Is it considered Harmful?

Discussion in 'Ruby' started by rolo, Jun 25, 2004.

  1. My point was that DL was already a part of the Ruby standard library,
    and as such, had opened the door to implement exactly what you're
    asking for without changes to the core Ruby interpreter. The cost of
    that flexibility, however, is that you must trust the programmer not
    to go and cause a segfault.

    I think that it's fine to have that access available for clever hacks,
    but only if you trust the author of that hack to really, really know
    what they're doing. It also could tie your code to a certain version
    of Ruby, as the internal data structures the interpreter uses could
    easily change in representation between versions.

    Making #class= or #become a part of the core library seems unecessary,
    exactly because it is potentially so dangerous. For those rare cases
    where people need that functionality, DL and evil.rb are available;
    for us mere mortals, the current (already wide-open) object semantics
    seem appropriate.
    Lennon Day-Reynolds, Jun 25, 2004
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  2. rolo

    Sean O'Dell Guest

    I have to admit when I'm wrong.

    At least doing it brute-force, changing an object's class DOES crash Ruby.
    But I've only done a rudimentary test where I simply replaced the klass VALUE
    (in C) with something else. I can't understand why Ruby would crash, except
    that internally there must be a whole lot of code that doesn't do any kind of
    checking of internal values.

    I think I can see why Guy says this can't be done. I haven't seen much of the
    internal Ruby implementations, but my initial guess is that Ruby makes an
    assumption about the presence, and state, of internal data kept with each

    If that's the case, it would probably be a mountain of work to back through it
    all and place checks on that internal data.

    Sean O'Dell
    Sean O'Dell, Jun 25, 2004
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  3. rolo

    Sean O'Dell Guest

    I know what Ruby does, I just ran my own test.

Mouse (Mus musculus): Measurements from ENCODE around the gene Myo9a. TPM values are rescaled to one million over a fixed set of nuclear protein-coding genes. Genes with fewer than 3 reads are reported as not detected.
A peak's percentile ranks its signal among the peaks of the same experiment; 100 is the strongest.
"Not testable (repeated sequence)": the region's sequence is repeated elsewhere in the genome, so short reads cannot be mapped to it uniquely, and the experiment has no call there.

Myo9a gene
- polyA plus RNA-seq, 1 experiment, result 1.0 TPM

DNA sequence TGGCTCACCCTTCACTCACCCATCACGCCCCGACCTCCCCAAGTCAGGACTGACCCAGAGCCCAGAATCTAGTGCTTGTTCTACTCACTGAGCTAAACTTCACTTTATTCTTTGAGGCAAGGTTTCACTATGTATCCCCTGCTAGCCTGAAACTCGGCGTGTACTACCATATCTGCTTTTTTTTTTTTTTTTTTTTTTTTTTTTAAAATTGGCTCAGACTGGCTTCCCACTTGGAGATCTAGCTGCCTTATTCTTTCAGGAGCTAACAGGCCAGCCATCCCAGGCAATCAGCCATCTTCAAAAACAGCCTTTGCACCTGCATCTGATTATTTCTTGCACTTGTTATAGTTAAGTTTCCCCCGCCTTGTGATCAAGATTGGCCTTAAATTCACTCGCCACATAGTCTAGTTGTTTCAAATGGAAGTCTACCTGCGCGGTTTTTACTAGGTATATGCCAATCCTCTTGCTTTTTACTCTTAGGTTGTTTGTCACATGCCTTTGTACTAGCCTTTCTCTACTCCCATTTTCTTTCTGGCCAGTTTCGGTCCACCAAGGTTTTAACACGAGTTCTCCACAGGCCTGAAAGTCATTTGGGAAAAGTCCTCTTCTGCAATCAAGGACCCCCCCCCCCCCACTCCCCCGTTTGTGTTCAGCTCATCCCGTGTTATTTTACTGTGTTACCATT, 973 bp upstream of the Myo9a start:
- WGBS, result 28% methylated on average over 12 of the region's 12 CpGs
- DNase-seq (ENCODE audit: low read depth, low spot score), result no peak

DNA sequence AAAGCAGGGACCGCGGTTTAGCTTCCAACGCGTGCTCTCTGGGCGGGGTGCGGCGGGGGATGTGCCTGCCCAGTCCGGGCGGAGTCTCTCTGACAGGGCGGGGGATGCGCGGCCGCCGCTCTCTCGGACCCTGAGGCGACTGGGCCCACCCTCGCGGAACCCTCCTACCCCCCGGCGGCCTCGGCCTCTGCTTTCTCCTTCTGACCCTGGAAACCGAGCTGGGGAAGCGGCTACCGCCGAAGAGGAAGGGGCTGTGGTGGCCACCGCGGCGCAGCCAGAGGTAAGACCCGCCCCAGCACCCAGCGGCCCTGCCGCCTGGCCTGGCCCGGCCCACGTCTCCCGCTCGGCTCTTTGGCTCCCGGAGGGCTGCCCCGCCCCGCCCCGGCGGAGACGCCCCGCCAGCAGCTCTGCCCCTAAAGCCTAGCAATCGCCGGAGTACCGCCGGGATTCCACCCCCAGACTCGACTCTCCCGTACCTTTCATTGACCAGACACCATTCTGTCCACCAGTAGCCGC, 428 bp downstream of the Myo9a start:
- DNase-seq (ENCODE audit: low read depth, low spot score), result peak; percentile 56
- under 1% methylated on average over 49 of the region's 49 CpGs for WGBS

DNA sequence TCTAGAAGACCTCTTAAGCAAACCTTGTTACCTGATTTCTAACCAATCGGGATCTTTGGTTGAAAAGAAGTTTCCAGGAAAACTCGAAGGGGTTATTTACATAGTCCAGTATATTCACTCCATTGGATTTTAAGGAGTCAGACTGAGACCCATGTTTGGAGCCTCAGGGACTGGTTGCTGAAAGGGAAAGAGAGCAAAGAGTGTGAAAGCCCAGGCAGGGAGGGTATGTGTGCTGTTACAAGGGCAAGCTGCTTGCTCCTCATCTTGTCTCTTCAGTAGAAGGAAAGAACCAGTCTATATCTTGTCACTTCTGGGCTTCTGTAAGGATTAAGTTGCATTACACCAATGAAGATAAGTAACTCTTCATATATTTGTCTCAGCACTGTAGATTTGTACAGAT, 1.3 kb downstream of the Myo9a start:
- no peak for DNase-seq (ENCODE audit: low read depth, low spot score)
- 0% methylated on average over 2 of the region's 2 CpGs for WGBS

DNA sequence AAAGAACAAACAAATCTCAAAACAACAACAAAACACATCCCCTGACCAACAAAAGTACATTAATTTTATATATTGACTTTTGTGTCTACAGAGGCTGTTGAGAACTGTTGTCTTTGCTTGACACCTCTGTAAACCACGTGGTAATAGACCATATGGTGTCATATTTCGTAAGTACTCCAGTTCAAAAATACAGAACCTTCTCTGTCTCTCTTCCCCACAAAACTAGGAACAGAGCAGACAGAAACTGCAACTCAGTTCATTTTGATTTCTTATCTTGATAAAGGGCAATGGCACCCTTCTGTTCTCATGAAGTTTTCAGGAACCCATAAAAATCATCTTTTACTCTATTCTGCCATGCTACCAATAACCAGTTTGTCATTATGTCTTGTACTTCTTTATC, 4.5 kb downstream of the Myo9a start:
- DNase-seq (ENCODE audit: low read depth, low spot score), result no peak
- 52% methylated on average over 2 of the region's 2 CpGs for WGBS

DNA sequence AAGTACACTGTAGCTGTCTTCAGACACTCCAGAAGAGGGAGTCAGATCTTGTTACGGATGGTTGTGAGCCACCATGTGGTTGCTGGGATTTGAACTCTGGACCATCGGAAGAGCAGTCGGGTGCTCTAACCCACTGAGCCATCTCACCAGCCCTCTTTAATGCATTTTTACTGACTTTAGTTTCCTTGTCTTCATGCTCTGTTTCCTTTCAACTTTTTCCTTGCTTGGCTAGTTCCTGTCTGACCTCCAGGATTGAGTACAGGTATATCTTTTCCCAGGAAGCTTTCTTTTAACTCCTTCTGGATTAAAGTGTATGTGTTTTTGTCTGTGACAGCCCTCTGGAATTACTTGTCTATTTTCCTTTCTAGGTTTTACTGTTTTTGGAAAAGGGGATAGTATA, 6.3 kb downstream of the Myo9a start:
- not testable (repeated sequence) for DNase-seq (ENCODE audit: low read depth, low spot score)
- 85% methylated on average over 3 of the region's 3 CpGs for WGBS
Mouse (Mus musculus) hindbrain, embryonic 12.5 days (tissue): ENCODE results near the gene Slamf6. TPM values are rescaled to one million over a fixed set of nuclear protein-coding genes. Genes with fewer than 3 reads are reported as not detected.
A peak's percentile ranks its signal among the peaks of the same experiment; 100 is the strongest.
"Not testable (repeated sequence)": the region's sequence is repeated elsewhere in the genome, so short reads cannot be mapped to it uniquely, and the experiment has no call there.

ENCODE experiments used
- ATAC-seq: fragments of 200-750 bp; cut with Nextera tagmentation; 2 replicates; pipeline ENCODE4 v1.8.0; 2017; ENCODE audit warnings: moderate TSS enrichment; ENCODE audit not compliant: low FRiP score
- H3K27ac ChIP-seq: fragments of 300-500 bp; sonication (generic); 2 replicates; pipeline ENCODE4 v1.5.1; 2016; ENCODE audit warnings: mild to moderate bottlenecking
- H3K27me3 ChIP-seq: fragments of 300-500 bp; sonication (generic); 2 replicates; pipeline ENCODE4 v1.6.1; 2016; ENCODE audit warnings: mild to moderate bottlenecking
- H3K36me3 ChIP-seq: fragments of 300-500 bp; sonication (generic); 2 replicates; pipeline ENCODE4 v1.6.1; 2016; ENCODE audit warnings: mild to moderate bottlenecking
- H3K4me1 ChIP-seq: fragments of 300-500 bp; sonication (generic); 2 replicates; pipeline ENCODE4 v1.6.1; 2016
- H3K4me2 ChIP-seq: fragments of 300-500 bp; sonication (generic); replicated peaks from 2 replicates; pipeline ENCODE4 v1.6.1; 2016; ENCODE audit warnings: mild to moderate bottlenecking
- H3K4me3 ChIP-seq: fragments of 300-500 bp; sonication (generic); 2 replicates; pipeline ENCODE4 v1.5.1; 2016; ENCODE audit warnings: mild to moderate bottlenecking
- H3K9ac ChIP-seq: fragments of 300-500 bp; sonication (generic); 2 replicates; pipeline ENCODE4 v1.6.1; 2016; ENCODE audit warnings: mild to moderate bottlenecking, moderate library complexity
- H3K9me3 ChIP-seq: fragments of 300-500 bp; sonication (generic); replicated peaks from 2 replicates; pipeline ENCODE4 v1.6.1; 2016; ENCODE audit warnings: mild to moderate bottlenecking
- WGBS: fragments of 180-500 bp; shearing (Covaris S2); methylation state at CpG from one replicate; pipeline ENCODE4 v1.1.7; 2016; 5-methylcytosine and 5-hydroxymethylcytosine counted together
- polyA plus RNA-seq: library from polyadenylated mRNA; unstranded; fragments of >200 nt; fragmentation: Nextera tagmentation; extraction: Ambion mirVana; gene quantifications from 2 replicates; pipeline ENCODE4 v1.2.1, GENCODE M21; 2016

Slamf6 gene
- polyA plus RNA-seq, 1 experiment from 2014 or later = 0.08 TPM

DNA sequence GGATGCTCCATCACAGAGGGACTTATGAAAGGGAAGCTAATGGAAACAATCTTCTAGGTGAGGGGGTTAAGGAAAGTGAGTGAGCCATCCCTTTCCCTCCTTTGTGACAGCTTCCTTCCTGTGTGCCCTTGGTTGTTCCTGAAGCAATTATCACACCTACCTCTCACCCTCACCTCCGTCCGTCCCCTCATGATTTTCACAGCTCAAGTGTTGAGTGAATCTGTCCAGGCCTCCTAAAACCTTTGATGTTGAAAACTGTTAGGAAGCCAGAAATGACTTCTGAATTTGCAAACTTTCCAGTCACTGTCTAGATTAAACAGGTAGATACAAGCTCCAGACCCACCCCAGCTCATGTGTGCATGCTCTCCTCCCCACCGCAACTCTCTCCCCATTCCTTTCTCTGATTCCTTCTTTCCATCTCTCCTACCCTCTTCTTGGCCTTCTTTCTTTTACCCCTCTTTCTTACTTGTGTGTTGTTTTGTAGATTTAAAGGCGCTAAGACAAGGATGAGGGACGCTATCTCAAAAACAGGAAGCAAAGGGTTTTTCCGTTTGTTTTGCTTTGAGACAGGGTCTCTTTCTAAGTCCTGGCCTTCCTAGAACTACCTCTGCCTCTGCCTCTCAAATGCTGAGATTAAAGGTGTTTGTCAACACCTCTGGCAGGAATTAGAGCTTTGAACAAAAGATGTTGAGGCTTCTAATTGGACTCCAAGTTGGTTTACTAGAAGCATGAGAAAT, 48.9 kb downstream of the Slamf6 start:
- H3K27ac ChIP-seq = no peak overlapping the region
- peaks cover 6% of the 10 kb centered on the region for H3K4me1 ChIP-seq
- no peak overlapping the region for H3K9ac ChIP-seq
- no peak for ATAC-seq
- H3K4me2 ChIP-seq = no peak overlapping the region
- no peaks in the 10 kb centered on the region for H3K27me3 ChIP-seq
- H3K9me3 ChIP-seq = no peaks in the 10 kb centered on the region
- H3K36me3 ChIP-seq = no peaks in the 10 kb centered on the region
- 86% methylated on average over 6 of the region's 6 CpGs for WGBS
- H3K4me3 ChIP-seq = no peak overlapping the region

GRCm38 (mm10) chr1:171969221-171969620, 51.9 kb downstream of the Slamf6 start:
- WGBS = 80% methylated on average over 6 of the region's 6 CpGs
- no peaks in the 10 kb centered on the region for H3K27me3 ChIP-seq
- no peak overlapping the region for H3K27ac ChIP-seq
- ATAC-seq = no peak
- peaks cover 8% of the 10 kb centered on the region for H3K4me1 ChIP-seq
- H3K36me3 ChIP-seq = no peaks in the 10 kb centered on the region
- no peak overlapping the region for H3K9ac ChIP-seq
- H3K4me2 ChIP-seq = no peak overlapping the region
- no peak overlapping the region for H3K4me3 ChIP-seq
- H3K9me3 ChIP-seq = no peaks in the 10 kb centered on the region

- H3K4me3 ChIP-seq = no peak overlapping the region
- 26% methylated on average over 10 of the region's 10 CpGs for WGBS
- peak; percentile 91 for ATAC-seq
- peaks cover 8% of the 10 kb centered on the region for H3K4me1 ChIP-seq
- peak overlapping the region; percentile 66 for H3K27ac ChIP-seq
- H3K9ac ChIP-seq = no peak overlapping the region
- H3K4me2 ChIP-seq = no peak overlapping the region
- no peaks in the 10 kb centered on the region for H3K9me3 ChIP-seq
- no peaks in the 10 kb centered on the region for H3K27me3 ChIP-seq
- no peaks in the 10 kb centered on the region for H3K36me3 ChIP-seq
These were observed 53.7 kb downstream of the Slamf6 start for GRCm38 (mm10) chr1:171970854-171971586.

Sean O'Dell
    Sean O'Dell, Jun 25, 2004
  4. [snip]
    I agree with you about it being sloppy programming, but then again,
    part of the reason that I write code in Ruby (and Python, Java, C#,
    Perl, etc.) is so that I can be a little sloppy, without getting
    segfaults or buffer overruns. Programming in C seems to consist mostly
    of wrapping unsafe calls in error checks and handlers; I would hate to
    see Ruby become similarly burdened due to low-level hacks like #class=
    or #become entering the langauge core.

    Lennon Day-Reynolds, Jun 25, 2004
  5. evil.rb's Object#become is restricted in several ways, to try to prevent
    crashes. Some of the checks include:

    * in general, refuse operations that would break implicit assumptions
    in Ruby (memory layout & internal structs):
    * refuse to swap "core classes"
    * refuse to swap modules with non-modules (cause they might be in a
    klass chain)
    * refuse to swap objects whose classes use incompatible "internal types"
    * refuse to operate on immediate values (Fixnum, symbols, true, false, nil...)
    * prevent cycles in the klass chains
    * check EXIVARs

    Additionally, the method cache is invalidated after two objects are

    Running Debian GNU/Linux Sid (unstable)
    batsman dot geo at yahoo dot com

    i dont even know if it makes sense at all :) This is an experimental patch
    for an experimental kernel :))
    -- Ingo Molnar on linux-kernel
    Mauricio Fernández, Jun 25, 2004
  6. rolo

    Sean O'Dell Guest

    My guess is here: